One day I was having lunch with a business colleague and he started to share with me how his wife of more than 40 years had left him due to some actions on his part.  I could tell that he was very distraught over both his actions and her response.  After listening to him  get choked up as he described their life and the recent developments, I asked him if I could pray with him.   He said yes, I reached across the table, took hold his arm, and prayed that God would give him courage to say he was sorry and ask his wife to forgive him; that she would be open to receive his request and the grace to forgive. 

He was not necessarily a religious person, but by God’s grace they reconciled.  He subsequently retired and died of cancer a couple of years later in her love and care.

How are you allowing the treasure of Christ’s presence in your jar of clay to impact the people and circumstances of your life?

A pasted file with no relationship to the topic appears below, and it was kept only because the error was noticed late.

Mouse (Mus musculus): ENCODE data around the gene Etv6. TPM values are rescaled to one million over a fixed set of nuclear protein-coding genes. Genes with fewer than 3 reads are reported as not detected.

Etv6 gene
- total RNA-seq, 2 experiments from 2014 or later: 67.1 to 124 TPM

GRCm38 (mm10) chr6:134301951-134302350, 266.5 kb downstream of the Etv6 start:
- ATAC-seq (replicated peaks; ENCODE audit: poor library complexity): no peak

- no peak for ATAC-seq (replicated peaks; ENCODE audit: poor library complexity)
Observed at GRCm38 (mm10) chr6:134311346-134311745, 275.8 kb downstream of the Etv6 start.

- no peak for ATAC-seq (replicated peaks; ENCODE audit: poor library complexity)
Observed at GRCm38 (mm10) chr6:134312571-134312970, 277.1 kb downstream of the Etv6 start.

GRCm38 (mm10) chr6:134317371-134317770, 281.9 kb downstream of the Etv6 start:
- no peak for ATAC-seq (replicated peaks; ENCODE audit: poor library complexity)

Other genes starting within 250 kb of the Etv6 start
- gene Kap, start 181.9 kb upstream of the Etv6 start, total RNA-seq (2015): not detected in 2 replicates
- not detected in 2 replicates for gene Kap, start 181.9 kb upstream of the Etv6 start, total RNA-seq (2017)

A Fool’s Eulogy

“Watch out!  Be on your guard against all kinds of greed; a man’s life does not consist in the abundance of his possessions.” (Luke 12:15)

Have you ever heard a eulogy at a funeral commemorating the deceased for his or her wealth? 

Eulogies are usually about how someone has been a good parent, a loving spouse, or a faithful friend.  We hear about attributes such as being kind, gentle, patient, diligent and loving.  We listen to stories about how they have served others instead of themselves, how they have been generous with their time and resources, and how they have volunteered for this or that cause.

What we hear in eulogies seems to confirm Jesus’ warning about greed.  Jesus shares the Parable of the Rich Fool, whose land produced an abundant crop.  So he decided to tear down his barns and build larger ones to store all his grain.  He then said to himself, “You have plenty of good things laid up for many years. Take life easy; eat, drink and be merry.  But God said to him, ‘You fool! This very night your life will be demanded from you. Then who will get what you have prepared for yourself.’” (Luke 12:16-21)